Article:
Users will not be able to download Parler now on these systems—but this won’t be the biggest issue since the entire site will be down until the free-speech platform finds a new host.

You can follow Ben Wilson on Twitter @BenDavisWilson 

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NYC bill trying to repeal ‘sanctuary city’ laws put in place by liberal Mayor Bill de Blasio



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New York lawmakers are introducing a bill this week to undo “sanctuary city” laws approved from 2014-2018 under then-Mayor Bill de Blasio, a Democrat. Council members Robert Holden (D-Queens) and Joe Borelli (R-Staten Island) told The New York Post they’ll introduce the bill Thursday.

Among the laws to be reversed include the prohibiting of the NYPD, and Correction and Probation departments from cooperating with U.S. Immigration and Customs Enforcement agents unless the cases involve suspected terrorists or serious public safety risks. It would also reverse rules prohibiting city agencies from partnering with ICE to enforce federal immigration laws.

“Sanctuary city laws put all New Yorkers, both immigrants and longtime residents, in danger by preventing the NYPD and DOC from working with ICE,” said Holden, a moderate Dem. “We do not need to import criminals, and only 23 years since 9/11, we have forgotten the deadly consequences of poor interagency communication. We must repeal these laws immediately.”

“Like most things in New York, sanctuary city policy is a social experiment gone off the rails,” said Borelli. “All the problems with these local laws came out during the public-hearing process, but the Council just stepped harder on the gas pedal.”

In February, Mayor Eric Adams called for the rules to be loosened so migrants “suspected” of “serious” crimes could also be turned over to ICE — as they once were under sanctuary city policies implemented as early as 1989 under ex-mayors Ed Koch and Michael Bloomberg.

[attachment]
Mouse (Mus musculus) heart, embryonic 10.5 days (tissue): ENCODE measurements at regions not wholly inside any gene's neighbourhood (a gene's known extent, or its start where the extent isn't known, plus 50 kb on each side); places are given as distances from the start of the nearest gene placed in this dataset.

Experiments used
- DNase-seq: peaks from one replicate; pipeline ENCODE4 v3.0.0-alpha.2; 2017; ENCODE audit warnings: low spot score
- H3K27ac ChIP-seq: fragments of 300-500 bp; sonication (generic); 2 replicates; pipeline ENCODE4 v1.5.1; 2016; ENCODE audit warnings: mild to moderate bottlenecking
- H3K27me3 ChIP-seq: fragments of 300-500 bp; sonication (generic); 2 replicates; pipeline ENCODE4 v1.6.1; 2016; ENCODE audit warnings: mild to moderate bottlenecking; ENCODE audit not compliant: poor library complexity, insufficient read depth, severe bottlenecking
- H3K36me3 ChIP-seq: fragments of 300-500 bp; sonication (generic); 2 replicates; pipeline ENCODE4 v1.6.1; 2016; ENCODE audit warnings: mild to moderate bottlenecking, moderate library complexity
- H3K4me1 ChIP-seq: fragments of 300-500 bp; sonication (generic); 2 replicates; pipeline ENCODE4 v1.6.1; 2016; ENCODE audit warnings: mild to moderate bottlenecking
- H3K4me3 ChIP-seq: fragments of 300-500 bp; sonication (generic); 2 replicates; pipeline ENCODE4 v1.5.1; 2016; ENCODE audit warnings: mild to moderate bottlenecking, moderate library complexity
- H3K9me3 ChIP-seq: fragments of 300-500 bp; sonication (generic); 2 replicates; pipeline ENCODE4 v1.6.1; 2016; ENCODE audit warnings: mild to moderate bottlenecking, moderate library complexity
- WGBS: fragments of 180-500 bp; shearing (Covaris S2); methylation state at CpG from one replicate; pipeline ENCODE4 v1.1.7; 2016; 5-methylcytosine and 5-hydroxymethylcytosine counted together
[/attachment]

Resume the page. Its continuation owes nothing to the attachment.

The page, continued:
Among public reasons for the push is the murder of Georgia nursing student Laken Riley.  If it wasn’t for the sanctuary city policies, Riley is among other deaths that could have been prevented if the policies were not in place, Holden and other critics have said.

The 22-year-old was found dead Feb. 22 on the University of Georgia’s campus, six months after her alleged killer Jose Antonio Ibarra, 26, was arrested in Queens and charged with endangering a child.

The Post explains of the case:

The NYPD had no choice but to cut the Venezuelan-born Ibarra loose — instead of turning him over to federal immigration officials — because he didn’t have any major crime convictions.

Council Speaker Adrienne Adams shot down the mayor’s idea just one day later, saying she and the rest of the Council’s progressive Democratic majority wouldn’t be considering any rule changes. The bill introduced this week is also likely to face objections from the Council’s left-wing Democratic majority.